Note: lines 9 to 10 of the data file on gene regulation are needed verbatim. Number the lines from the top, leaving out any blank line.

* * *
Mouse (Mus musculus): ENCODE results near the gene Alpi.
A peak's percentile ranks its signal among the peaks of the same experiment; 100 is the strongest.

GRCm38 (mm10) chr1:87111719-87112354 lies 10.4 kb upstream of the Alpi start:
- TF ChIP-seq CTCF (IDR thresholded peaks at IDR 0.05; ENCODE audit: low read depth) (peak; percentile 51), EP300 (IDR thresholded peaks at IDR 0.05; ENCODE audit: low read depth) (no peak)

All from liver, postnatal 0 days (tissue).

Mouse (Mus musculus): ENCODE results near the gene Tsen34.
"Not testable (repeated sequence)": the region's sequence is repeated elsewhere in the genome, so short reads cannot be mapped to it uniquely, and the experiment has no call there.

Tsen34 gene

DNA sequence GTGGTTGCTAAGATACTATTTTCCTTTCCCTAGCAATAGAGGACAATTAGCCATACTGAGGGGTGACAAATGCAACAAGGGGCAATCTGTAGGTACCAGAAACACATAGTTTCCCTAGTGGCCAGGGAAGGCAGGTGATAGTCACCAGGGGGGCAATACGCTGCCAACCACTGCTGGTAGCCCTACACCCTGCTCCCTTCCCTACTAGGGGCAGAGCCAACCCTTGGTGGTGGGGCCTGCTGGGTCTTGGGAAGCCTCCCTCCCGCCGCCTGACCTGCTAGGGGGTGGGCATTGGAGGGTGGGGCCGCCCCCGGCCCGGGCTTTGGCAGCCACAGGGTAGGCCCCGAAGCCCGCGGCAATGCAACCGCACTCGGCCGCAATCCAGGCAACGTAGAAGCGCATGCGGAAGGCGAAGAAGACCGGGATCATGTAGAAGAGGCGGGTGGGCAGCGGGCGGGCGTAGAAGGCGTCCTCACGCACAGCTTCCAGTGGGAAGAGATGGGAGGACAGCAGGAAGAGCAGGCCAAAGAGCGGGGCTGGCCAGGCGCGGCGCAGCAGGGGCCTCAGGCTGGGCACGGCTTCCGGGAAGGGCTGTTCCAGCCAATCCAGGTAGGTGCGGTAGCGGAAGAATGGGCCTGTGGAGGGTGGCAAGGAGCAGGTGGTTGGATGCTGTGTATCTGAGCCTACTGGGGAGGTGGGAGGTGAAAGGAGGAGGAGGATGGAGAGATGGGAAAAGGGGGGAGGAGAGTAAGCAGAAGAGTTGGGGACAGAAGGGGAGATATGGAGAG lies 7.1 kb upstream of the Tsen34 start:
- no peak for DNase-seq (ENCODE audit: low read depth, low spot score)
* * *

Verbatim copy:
DNA sequence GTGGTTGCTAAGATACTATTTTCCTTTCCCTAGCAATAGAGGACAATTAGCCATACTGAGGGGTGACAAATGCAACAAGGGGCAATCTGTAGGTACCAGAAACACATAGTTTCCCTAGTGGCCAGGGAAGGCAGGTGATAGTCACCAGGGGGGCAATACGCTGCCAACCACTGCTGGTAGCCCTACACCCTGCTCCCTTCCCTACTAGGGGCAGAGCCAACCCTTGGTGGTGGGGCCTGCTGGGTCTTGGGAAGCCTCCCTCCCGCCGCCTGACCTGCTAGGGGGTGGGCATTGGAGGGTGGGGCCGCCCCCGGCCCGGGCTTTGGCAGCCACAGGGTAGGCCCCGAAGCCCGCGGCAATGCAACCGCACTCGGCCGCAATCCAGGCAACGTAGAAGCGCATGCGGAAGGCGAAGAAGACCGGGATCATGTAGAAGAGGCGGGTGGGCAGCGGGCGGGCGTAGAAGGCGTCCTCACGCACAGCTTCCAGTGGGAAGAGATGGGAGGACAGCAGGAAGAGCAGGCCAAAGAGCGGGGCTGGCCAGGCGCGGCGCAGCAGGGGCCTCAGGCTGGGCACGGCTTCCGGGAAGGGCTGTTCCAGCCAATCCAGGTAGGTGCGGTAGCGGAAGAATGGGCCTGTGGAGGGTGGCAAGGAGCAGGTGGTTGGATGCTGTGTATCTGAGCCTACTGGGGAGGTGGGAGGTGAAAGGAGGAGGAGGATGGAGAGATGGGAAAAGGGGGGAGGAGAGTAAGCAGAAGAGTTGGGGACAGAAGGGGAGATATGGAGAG lies 7.1 kb upstream of the Tsen34 start:
- no peak for DNase-seq (ENCODE audit: low read depth, low spot score)